The act of political communication and critique through the classic political poster is very much alive in Jawaharlal Nehru University. A photo feature.
Photographs by Sreedeep
Text by Atul Mishra
At the Jawaharlal Nehru University campus in New Delhi, politics has always had this ‘in your face’ quality. Apart from the ‘line’ that student groups – radical left, centre-left, socialist or rightist – push, it is the art that stares at you from its walls which leaves an immediate and deep impress.
As the intent of the posters is to communicate political messages, they in effect provide a check list of themes that animate students at any given time.
Given the traditional dominance of the left and progressive politics, resistance to ‘neo-liberalism’ has been a constant theme over the past three decades – from the time of Deng, Reagan and Thatcher, all the way down to the advent of ‘Manmohanomics’ and now ‘Modinomics’.
Scholars and student activists at the university campus have resisted this ideology through their writings, protest marches and through art. In fact, intensely political and delightfully subversive art has been a most effective medium of contesting the growing de-politicisation of India’s public – political and social – spheres. Art has also been used to challenge the idea that that lack of governance – not the absence of justice – is the malaise that the country suffers from, which can be rooted out only by running the country like a corporation, for corporations.
Many of the posters in this gallery highlight and critique the negative impact of neo-liberal policies across India: the rising cost and privatisation of higher education, the existence of crony capitalism, the media’s unquestioning deference to the political establishment, among others. One poster shows the prime minister wearing a crown and walking triumphantly, a white train attached to his shirt at the back, bearing the logos of various TV news channels. Hidden behind the billowing white train are instances of violence and arson – ‘white-washing’, according to the concerned student group, major human rights abuses with which his name has been associated.
Other posters depict the ever-widening gap between rich and poor; the impact of the neo-liberal model of development on the human and natural environments; and regressive social practices that continue to stigmatise the lower castes, the ‘untouchables’ and women, often at the cost of their lives.
Apart from the sea of progressive posters, there are some by non-Left student groups as well. One of their pet themes over the years has been the failure of communist ideology and the crimes of various socialist regimes. In terms of polemical impact, however, they tend to lack the sharpness of their leftist rivals.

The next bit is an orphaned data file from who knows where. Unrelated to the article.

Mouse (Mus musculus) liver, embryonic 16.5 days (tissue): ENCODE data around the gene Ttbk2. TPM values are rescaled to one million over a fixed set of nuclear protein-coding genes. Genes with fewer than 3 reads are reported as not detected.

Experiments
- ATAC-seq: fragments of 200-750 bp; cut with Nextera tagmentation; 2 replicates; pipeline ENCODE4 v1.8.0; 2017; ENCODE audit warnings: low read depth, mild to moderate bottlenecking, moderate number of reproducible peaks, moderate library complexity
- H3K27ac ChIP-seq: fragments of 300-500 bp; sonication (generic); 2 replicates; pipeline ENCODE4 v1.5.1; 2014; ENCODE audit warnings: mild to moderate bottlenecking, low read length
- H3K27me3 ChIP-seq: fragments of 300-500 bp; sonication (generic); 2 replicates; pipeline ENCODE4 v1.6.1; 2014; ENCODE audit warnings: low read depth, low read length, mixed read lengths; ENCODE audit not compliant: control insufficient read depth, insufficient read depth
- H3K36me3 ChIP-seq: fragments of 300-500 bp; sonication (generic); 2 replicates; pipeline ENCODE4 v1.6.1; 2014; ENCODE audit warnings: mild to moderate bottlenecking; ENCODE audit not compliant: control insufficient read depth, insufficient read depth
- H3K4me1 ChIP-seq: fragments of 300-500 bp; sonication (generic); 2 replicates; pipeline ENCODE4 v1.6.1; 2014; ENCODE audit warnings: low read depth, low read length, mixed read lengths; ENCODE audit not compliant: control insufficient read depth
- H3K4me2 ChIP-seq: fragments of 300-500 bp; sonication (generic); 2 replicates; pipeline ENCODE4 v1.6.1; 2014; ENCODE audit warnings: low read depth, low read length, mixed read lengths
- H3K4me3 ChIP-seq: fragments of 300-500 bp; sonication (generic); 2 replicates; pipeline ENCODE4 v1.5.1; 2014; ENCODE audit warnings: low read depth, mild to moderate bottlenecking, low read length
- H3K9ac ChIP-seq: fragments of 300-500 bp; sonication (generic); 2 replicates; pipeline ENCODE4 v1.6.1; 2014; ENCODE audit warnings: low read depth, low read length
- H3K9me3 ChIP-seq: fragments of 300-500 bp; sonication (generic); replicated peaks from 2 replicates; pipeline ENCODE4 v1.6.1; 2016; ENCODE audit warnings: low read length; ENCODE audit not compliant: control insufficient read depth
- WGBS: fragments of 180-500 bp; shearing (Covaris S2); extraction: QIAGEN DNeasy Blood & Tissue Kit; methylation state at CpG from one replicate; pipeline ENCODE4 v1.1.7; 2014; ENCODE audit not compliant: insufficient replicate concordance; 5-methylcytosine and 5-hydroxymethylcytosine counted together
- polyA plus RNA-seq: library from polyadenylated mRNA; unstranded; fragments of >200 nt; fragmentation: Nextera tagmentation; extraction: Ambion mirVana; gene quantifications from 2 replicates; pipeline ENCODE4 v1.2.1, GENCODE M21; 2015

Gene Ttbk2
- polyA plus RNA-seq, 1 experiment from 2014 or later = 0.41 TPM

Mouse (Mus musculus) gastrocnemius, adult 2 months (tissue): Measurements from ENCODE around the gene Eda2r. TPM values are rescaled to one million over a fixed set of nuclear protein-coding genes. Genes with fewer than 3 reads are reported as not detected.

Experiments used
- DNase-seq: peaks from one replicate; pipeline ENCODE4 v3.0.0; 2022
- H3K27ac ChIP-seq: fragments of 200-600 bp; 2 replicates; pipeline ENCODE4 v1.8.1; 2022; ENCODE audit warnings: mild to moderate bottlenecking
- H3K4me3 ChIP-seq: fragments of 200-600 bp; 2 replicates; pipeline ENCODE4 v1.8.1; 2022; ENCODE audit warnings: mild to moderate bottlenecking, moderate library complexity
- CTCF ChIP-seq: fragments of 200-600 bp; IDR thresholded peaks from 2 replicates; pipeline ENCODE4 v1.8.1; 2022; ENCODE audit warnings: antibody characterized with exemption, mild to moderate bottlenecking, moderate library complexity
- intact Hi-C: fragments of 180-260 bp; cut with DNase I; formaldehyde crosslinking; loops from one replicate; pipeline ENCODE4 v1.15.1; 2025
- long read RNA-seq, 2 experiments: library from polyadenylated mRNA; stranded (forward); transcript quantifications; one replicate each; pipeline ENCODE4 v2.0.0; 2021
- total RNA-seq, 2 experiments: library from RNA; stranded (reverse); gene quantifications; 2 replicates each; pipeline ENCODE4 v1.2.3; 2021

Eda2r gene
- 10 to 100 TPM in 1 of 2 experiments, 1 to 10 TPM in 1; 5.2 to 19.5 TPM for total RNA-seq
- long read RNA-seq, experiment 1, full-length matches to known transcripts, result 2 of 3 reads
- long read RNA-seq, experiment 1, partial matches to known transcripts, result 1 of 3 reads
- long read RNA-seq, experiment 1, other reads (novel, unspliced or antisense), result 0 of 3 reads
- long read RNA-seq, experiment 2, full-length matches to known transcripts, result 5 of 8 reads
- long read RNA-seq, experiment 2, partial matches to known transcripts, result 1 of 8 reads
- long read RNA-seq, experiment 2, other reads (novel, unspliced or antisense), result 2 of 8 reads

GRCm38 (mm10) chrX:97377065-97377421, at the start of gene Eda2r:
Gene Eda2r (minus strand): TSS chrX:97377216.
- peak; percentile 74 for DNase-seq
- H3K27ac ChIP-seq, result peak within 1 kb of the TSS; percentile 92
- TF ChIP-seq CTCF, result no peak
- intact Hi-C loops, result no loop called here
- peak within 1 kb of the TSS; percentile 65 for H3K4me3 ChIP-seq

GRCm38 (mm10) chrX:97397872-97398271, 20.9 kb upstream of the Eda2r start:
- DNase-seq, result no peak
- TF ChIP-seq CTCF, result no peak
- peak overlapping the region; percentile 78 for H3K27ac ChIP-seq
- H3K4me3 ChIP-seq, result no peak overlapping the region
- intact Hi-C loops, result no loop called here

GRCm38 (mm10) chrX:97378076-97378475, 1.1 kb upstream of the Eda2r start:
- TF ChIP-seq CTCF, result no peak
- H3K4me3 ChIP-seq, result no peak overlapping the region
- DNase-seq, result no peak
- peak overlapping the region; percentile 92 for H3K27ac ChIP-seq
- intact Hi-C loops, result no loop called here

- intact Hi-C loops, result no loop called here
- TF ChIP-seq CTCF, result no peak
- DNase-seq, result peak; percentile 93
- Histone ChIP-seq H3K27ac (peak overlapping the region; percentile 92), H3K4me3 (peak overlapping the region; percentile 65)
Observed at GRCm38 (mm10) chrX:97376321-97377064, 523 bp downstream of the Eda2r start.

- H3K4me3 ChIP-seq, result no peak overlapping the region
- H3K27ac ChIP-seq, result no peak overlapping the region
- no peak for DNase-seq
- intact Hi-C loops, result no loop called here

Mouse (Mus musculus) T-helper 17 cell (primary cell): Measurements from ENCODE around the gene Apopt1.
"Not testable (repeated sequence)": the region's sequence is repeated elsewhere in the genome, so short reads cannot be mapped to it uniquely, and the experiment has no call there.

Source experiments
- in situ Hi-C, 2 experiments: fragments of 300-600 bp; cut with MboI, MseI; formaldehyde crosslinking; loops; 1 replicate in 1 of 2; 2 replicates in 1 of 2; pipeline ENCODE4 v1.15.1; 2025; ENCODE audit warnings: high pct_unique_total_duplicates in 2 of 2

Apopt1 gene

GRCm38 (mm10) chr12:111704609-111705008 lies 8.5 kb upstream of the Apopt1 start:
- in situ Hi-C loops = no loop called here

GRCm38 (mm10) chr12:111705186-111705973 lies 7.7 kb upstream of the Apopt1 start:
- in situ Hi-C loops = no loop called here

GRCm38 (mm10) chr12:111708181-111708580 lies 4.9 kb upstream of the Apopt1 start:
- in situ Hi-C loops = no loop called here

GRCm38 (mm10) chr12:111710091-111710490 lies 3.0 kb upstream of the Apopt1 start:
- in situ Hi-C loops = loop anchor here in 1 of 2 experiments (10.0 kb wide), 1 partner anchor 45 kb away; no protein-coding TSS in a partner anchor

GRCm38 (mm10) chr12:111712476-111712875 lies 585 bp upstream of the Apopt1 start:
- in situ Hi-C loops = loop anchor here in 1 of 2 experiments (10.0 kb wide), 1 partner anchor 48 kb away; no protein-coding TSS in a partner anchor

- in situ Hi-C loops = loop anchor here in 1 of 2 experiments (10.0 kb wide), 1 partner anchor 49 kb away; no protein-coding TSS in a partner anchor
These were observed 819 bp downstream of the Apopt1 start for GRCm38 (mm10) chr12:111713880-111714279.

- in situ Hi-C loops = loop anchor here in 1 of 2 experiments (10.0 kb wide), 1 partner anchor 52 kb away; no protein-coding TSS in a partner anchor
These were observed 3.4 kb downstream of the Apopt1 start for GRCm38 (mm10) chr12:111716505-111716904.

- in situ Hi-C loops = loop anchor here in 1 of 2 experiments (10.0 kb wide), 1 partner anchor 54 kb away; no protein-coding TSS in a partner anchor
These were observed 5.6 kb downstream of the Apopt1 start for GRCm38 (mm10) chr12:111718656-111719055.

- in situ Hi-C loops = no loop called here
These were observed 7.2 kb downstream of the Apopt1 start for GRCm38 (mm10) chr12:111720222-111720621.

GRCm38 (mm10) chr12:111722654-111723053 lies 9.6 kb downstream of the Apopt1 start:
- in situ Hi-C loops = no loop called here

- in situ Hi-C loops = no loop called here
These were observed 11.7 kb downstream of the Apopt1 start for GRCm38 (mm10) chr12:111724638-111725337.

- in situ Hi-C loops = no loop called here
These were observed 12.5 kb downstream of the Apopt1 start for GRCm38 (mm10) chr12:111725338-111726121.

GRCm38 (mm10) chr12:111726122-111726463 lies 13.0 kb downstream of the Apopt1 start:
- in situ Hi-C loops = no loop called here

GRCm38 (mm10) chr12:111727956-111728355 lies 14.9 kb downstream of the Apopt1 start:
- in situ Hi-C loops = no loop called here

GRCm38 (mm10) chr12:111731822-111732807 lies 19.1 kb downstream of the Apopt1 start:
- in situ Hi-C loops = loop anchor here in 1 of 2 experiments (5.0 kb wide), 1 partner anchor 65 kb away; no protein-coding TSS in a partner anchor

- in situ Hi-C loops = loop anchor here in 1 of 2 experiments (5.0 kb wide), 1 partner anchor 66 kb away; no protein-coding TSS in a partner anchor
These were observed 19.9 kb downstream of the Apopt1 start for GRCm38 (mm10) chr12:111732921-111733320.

Among international issues covered by these posters, the exploits of the American ‘empire’ is the dominant theme. These posters imaginatively use the text of revolutionary poetry of well-known figures such as Bertolt Brecht or less known ones like Gorakh Pandey with images. Statements made by public intellectuals such as Noam Chomsky are also used as a vital base for messaging. In all the posters, the satire is relentless, the mood unceasingly hopeful and the message uncompromisingly political, namely that social forces are the agents of political change and this is the only form of change that really matters to us moderns.
The influence of various artistic traditions can be glimpsed in the posters. For instance, the socialist realism of Soviet Russia is hard to miss. Many posters, in order to give more depth and dimensions to their subjects, experiment with what appears to be a variant of Cubism.The ones experimenting with cartoons are fewer and less impressive. All this may suggest a mid-20th century idea of political art but it is substantive nevertheless.
The posters have a larger purpose of socialising students into becoming progressive political actors as well. They complement the efforts of the student political groups to enrol new recruits by expressing the nature of their politics: the more radical the ideology, the more subversive and bold the posters. The political posters are one of the key elements of JNU’s cultural milieu and they seem to suggest that art divorced from political intent is useless.
As expected, the posters generate mixed feelings among viewers.Visitors from the West are often amazed at the intensity of campus politics conveyed through them. Over the years, many speakers at JNU conferences have begun their speeches by mentioning how struck they were by the posters. Some have been appreciative, others have been amazed that the posters are tolerated by the authorities. Still others have wondered if they are not just rhetorical flourishes defacing the walls of a prestigious public institution. Such reactions notwithstanding, the posters at the JNU campus continue to do what they are expected to do: make students politically conscious and so confront the Indian iteration of the global ‘anti-politics machine’, namely the neo-liberal model of development, thereby keeping alive the legacy of an idea of India that brought this modern nation into being.
Atul Mishra and Sreedep hold doctoral degrees from JNU. Mishra is a political scientist based in Gandhinagar, Gujarat. Sreedeep is a Fellow at the Centre for Public Affairs and Critical Theory, Shiv Nadar University